|Wind Watch is a registered educational charity, founded in 2005.
NORTHUMBERLAND – A grassroots movement opposing industrial wind turbines on the Oak Ridges Moraine in Northumberland will continue its fight by hosting a community information meeting next month at the Baltimore Recreation Centre.
While there are solar installations across the county, to date their are no large-scale wind turbine operations.
The Alliance for the Protection of the Northumberland Hills (APNH) has already spoken to Northumberland County Council, and is in the midst of addressing each member municipality’s council.
The APNH has recently received support from Alnwick / Haldimand Township councillors, where two wind projects are proposed. That council supported the group’s resolution to ask the provincial government, among other things, to impose a moratorium while health studies are underway and not to permit turbines on the moraine.
In a separate letter dated March 7, sent to various provincial members of parliament, the Ontario Eastern Wardens Caucus, Association of Municipalities of Ontario, Federation of Agriculture, etc., Alnwick / Haldimand also outlined three concerns related to the changes to the Green Energy Act and the Feed-In Tariff (FIT) Program. In particular, the letter objects to the new form seeking municipal approval from applicants without allowing sufficient opportunity to review and seek public input about them, as well as not requiring any local studies by the applicant for the municipality to take a position before such a project becomes a “fait accompli.”
Some of these concerns will no doubt be reiterated at the APNH’s 7 p.m. April 11 community information meeting when speakers will include Barb Ashbee, who lives near wind turbines; local health unit board member Heather Stauble, a City of Kawartha Lakes council member who represents some of her constituents who are fighting wind turbines in the Millbrook area; Carmen Krogh addressing health concerns; and Baltimore-area resident Stu Henry, a former securities CAO, about the Green Energy Act and how contracts are affecting taxpayers’ financial health.
The immediate concern facing members of the Alliance for the Protection of the Northumberland Hills is two proposed industrial wind turbine farms (one near Grafton and another near Centreton, consisting of five turbines each) proposed by Clean Breeze. The first of these two industrial installations could be in operation next year if it receives all the necessary provincial approvals under the Green Energy Act.
During last week’s Northumberland County Council session, Alliance spokesperson Gwyer Moore stressed that the organization is not against green energy and wind turbines, and that while some people think that the movement is driven by “Not in My Back Yard” emotion, such is not the case. There are serious environmental and health concerns that need to be addressed first, including not violating the Oak Ridges Moraine Act with industrial development, plus the need to site wind turbines farther from residences for health-related reasons.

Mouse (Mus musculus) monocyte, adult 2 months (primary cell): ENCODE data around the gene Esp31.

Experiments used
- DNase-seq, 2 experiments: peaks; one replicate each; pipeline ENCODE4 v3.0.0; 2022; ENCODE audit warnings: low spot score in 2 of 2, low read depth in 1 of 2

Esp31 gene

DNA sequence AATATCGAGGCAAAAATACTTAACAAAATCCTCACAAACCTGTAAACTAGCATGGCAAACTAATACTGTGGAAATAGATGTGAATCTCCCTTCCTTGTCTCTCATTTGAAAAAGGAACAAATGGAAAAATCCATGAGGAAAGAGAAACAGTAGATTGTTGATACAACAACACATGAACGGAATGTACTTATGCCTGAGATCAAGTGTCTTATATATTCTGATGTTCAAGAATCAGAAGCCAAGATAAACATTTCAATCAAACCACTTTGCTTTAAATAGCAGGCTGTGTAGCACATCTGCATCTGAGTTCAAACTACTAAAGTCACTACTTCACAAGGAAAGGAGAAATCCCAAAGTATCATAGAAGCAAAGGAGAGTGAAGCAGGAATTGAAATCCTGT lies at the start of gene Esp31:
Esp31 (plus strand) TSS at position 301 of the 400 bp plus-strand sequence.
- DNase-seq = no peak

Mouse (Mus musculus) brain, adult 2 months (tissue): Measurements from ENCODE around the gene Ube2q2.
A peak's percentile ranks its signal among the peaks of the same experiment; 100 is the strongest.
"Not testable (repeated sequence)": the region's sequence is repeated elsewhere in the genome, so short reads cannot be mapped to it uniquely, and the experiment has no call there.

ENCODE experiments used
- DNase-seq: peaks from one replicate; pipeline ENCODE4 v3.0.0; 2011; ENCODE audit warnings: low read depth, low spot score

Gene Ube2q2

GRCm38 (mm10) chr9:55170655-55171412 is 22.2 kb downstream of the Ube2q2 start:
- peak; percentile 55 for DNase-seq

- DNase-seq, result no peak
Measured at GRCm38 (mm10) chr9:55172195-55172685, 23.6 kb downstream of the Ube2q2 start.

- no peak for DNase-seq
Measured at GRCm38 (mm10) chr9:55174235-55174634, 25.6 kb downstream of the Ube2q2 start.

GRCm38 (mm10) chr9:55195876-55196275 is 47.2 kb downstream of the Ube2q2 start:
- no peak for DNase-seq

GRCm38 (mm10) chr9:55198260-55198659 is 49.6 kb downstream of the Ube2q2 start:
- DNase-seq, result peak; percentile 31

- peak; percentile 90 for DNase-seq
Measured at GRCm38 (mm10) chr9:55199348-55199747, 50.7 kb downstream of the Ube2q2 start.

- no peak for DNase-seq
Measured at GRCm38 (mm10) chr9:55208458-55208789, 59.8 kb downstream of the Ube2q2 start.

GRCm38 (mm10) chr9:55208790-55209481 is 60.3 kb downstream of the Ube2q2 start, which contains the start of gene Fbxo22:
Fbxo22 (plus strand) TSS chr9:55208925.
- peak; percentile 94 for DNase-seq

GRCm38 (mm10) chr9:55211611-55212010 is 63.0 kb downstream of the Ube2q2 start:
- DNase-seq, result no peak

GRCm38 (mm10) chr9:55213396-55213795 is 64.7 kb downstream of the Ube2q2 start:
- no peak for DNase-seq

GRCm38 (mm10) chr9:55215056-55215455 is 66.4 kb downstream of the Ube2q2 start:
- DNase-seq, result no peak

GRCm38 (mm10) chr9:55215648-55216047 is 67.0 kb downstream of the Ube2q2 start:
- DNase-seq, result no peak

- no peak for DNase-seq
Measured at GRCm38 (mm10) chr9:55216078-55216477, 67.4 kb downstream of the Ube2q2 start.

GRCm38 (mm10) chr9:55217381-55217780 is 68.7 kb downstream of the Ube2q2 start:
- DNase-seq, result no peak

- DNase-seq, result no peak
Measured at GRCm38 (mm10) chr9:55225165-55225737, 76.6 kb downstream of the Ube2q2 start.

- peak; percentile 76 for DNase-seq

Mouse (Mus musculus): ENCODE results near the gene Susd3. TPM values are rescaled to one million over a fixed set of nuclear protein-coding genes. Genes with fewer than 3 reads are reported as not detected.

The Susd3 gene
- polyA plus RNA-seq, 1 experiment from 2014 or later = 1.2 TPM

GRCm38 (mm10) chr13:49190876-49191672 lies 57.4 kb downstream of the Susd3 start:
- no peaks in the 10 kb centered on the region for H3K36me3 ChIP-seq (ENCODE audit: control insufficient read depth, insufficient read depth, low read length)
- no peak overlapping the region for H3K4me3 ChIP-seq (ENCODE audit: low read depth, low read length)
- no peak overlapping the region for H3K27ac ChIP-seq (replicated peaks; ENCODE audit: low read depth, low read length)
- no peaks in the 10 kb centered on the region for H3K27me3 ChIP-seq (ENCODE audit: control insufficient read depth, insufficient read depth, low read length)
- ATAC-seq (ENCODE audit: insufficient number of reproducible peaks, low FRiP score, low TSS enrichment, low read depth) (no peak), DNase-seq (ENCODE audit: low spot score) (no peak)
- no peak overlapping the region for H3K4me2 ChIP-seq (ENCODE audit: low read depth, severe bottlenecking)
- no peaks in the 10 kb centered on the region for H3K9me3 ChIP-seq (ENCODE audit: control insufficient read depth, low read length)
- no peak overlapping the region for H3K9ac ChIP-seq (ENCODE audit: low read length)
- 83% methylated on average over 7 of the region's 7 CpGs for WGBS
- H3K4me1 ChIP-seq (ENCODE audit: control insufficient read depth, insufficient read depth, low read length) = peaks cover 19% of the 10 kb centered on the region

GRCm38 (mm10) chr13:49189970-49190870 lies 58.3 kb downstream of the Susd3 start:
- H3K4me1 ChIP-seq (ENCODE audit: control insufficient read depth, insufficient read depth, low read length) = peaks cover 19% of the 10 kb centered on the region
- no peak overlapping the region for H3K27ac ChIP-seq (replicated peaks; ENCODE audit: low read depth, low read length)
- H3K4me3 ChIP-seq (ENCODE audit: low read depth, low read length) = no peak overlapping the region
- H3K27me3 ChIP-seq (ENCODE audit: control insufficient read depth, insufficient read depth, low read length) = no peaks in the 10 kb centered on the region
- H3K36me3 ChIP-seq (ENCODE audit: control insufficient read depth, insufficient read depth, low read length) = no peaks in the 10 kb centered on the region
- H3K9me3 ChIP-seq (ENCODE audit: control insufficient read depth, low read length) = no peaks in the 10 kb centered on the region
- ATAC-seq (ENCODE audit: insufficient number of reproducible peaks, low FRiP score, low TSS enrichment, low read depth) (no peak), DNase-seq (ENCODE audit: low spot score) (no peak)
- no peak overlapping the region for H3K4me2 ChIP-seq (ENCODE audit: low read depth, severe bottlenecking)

“We will not be willing hosts for these turbines in this county” unless these and other concerns are met, he said.
Another Alliance member, Tyne Bonebakker, provided county councillors with a visual presentation that reiterated some of these concerns and raised others, such as those directly affecting municipalities – the cost of dealing with abandoned turbines and emergency-related issues. He also talked about the impact of infrasound, not measured under the siting parameters for wind turbines.
“They travel long distances,” he said of infrasound waves, “through walls and windows, and we experience those vibrations.”
Will two large dairy farms in the area be affected? Bonebakker wanted to know.
Corcoran, the third speaker about the wind turbine proposals, said he has spent the past 20 years building up his spa business which has attracted 200,000 people to this county.
If this county becomes known as a place with industrial wind turbine farms marring the beauty of its hills and landscape, it will adversely affect Ste. Anne’s and the 150 jobs it creates, he said.
In another municipal forum last week, Hamilton Township councillors continued to deal with concerns about wind turbines.
Council supported the March 7 letter from Alnwick/Haldimand and the Feed-In Tariff Program and Industrial Wind Farms, and moved forward with plans to hold its own public meeting to find out what its own taxpayers are thinking in light of a recent presentation by Stu Henry, plus concerns raised by some of its councillors including Donna Cole, about the financial implications of the municipality supporting large-scale Green Energy contracts.
That meeting may not take place until May, Mayor Mark Lovshin said in an interview.
|Wind Watch relies entirely
on User Funding